China discovers signs of water in the "ocean of storms" on the moon's surface

Chinese scientists have discovered signs of water in samples mined by China from a lava plain on the moon's surface, bringing them closer to understanding its origin there, an important question for future lunar exploration.

In a research paper published in the journal Nature this week, the scientists said they analyzed solid remnants of lava excavated by a Chinese unmanned mission from the plain known as the "Storm Ocean" and found evidence of water in the form of hydroxyl encapsulated in a crystalline mineral known as apatite.

Hydroxyl, which consists of one hydrogen and one oxygen versus two hydrogen and one oxygen atom in a water molecule, has also been found in samples extracted by NASA decades ago.

It was widely believed that most of the water on the Moon was the result of chemical processes caused by the explosion of charged particles from the Sun on the Moon's surface.

The scientists said the source of the hydroxyl found in minerals such as apatite is very likely to be original.


"The hydroxyl contents of the foreign materials resulting from the collision processes may be negligible," they added.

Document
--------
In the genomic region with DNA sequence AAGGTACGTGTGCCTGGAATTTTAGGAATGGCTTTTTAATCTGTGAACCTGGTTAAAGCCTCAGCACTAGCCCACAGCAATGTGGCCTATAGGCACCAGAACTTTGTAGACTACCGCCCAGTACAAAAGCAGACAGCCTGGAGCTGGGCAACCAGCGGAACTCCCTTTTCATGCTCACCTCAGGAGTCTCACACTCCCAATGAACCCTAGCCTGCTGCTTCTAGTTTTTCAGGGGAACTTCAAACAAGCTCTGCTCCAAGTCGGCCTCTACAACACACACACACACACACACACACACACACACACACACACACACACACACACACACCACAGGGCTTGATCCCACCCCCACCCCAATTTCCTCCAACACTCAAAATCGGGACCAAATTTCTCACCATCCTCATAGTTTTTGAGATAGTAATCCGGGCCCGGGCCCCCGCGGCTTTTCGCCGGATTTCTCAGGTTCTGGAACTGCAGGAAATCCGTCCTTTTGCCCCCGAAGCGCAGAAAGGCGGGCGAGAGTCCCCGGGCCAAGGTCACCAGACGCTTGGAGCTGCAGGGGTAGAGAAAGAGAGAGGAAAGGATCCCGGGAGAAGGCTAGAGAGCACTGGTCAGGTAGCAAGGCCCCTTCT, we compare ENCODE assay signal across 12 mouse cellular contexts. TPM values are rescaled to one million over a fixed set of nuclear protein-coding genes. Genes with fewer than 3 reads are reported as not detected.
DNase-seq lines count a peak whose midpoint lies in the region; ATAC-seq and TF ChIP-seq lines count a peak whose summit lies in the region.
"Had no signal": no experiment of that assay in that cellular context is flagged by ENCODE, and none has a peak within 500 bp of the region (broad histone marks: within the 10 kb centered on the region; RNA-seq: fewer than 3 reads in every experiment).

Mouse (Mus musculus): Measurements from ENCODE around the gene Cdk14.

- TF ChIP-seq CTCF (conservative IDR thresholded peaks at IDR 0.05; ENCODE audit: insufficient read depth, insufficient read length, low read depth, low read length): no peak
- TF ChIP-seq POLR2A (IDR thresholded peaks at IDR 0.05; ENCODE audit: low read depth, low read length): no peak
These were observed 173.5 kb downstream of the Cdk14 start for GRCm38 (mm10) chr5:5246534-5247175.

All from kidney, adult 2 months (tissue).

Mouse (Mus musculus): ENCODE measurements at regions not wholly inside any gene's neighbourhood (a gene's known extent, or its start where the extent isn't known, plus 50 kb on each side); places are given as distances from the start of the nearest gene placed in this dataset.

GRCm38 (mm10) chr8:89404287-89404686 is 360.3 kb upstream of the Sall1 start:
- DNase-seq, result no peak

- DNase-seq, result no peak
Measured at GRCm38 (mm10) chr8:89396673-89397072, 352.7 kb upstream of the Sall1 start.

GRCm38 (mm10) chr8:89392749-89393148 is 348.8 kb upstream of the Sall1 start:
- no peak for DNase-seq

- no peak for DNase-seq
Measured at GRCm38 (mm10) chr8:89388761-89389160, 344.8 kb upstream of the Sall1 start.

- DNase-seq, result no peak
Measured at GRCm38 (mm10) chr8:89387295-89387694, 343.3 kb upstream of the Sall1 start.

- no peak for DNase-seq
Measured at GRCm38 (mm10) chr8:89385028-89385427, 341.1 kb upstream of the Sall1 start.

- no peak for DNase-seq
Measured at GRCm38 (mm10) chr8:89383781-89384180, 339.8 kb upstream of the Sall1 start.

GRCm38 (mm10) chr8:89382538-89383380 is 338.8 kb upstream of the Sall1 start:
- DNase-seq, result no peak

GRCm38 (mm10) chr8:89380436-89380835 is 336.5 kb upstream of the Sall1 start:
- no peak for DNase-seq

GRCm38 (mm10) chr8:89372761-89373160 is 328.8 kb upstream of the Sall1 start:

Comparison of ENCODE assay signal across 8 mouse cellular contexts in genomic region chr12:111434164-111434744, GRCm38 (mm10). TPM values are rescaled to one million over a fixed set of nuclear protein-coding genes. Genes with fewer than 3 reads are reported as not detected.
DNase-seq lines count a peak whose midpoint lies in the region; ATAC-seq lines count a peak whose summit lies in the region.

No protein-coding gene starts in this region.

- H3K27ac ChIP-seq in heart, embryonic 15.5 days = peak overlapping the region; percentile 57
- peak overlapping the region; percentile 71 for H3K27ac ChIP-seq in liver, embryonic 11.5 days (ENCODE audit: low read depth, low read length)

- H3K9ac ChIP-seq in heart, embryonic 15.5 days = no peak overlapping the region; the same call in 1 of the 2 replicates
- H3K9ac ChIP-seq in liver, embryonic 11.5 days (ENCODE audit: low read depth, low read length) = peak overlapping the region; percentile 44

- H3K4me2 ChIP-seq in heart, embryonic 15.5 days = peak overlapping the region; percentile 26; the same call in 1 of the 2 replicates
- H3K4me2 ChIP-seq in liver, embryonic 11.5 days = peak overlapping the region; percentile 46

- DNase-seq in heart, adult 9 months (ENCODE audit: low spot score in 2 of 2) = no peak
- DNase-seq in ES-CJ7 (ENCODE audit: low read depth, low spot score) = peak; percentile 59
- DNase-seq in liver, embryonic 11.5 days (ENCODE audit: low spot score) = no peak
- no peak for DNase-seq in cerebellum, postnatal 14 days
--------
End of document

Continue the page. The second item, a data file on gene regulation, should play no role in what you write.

They said the Chinese samples indicated that little or no hydroxyl in them was from "external sources".

China's Chang'e-5 mission returned to Earth 1,731 grams of samples in December 2020 after extracting soil and rocks from a previously unvisited part of the Okeanus Brucellarum plain.

China is expected to send more lunar missions without astronauts in the coming years, and one of its goals will be the study of water.

The presence of water on the moon could shed more light on the evolution of the solar system.

It can also point the way to the site's water resources, which is vital to any long-term habitation of humans.

"The sources and distribution of water on the moon is still an unanswered question," the scientists said.

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